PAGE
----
What is a copywriter?

In January 2011, I took my freelance writing from an evenings-and-weekends gig to a part-time pursuit. With that transition came my first speed-networking event. Business cards in hand, heels on my feet: I felt ready.

The evening went well. But the next day, several emails arrived asking about registration, licensing and trademarks. Oops. I’d been mistaken for a copyrighter, but I’m a copywriter. Lesson learned: copywriting isn’t everyday lingo.

So what is copywriting? Think of it as the art of filling in the blanks. Copywriting is writing text (“copy”) for advertising, marketing, informing or sharing. It’s for a product, person, business, idea or opinion, targeted at a specific audience. Reporter + advertiser = the best of both worlds.

The work of a copywriter appears, quite literally, anywhere you see words. Most of my writing shows up on a screen, in conversation or on paper. Websites, blogs, elevator speeches, social media, brochures, white papers, articles, you name it.

When adults read to children, there’s usually a certain intonation, an altered voice and word pattern. When I was a kiddo, my mom read Cinderella’s lines in a high, princess-y voice. My dad read the Big Bad Wolf’s words in a low, booming echo.

But that same parent makes a presentation at work in a dramatically different voice and tone. It’s Three Little Pigs vs. Board Meeting: all about audience.

Copywriters mirror that audience-discerning quality. Conversational? Chatty? Bold? Persuasive? Formal? Copywriters are chameleons: we shift tone and voice to fit the client.

I studied journalism and marketing and I’ve written in both areas. Copywriting takes the yarn of journalism (facts, information, storytelling) and of marketing (voice, audience, tone) and knits them together.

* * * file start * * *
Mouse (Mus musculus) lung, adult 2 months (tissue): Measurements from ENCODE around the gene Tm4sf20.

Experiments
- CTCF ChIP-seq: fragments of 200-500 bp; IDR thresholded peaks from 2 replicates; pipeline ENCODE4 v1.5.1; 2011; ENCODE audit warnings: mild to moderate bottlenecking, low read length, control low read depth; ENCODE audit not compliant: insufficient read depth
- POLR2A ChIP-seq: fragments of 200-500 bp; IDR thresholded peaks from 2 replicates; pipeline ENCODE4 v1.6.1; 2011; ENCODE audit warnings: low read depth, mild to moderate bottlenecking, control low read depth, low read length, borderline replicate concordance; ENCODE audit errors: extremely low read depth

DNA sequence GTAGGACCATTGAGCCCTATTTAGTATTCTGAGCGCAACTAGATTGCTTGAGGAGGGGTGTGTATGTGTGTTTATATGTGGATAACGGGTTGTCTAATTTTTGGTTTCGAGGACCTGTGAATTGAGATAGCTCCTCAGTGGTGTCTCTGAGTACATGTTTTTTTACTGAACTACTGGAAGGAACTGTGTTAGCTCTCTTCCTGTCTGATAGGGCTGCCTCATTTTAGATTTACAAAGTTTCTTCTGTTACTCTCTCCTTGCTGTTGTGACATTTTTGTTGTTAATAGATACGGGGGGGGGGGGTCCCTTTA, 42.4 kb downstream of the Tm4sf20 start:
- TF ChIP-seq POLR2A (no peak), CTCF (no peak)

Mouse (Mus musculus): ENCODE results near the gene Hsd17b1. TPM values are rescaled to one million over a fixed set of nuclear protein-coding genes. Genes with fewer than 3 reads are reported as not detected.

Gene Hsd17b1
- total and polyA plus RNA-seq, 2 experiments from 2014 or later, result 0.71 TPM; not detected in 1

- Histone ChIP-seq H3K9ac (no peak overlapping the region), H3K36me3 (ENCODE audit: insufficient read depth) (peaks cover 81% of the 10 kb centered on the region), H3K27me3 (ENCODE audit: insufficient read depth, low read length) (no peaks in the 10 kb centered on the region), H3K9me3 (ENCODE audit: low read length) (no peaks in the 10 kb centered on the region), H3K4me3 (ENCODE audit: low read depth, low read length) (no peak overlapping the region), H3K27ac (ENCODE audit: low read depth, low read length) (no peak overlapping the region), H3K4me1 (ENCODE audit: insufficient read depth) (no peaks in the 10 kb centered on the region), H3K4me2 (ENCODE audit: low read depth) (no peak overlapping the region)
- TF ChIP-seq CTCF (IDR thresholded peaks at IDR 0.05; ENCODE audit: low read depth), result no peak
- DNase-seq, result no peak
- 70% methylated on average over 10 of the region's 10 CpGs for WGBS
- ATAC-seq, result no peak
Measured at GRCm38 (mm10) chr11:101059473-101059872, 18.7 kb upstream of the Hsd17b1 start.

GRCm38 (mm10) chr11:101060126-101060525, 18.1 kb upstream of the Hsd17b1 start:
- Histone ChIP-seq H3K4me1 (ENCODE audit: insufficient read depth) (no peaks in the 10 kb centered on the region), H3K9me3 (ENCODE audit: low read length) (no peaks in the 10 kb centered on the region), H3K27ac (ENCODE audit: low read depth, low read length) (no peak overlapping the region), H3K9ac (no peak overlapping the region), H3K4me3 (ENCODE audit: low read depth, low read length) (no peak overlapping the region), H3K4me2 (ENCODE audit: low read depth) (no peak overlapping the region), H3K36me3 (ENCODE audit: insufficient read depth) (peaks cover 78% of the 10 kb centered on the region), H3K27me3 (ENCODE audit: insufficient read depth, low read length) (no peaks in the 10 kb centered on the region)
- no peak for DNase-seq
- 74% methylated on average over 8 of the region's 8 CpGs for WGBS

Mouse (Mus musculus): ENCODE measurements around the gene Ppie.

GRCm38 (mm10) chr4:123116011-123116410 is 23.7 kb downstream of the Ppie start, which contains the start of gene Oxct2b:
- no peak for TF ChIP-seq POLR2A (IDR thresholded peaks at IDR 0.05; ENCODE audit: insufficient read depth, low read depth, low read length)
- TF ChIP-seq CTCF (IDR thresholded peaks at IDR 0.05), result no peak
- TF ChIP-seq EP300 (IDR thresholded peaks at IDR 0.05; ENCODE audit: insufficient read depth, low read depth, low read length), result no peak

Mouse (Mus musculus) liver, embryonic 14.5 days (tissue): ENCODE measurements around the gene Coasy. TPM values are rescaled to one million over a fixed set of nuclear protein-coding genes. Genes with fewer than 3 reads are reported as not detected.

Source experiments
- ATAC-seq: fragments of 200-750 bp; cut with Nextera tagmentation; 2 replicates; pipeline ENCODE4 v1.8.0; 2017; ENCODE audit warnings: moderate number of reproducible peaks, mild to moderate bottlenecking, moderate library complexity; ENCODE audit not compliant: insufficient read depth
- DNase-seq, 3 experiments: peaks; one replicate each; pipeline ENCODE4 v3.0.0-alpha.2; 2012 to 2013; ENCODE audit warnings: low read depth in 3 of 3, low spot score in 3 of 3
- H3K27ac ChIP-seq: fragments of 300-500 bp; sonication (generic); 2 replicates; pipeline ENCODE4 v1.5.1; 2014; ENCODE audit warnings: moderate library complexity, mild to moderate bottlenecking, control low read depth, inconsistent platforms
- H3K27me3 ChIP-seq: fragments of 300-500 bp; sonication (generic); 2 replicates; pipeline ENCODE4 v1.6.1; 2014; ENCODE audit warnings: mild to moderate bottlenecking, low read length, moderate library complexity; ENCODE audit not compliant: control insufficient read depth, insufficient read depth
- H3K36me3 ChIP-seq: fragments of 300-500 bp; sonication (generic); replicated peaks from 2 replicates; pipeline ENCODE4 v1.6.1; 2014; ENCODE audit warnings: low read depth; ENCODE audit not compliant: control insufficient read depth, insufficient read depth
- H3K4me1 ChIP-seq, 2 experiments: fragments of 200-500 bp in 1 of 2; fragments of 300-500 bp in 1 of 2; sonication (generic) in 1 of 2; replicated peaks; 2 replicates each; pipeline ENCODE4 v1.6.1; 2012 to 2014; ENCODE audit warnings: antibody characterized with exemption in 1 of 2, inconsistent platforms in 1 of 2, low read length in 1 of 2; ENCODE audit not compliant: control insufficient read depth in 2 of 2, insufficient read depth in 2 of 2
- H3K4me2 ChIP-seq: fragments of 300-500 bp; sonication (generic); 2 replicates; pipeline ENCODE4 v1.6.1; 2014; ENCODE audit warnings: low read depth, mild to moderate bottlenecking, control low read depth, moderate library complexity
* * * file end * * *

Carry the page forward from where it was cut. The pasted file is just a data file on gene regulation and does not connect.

Clients sometimes ask me to “make that sound good.” That’s just what we do. Good copywriters are listeners. Like reporters hot on the trail of a story, we have to ask the right questions and focus on the answers. Ask, write, ask, write. Rinse and repeat.

Listening also means good discernment, branding and marketing knowledge. Mike (yeah, the rockstar behind Fervor!) taught me it’s all about the WHY. As we write, copywriters get to the heart of the why. What’s your story? How can we tell it best?

There’s strength in numbers: copywriters work with a team. With designers, we chat about how layout conveys words. With strategists, we translate that marketing plan into stories and written concepts.

What I love about being a part of Fervor is storytelling plus impact. Telling stories of good clients, hand-in-hand with other marketing professionals? Well, I guess I’m living the dream.

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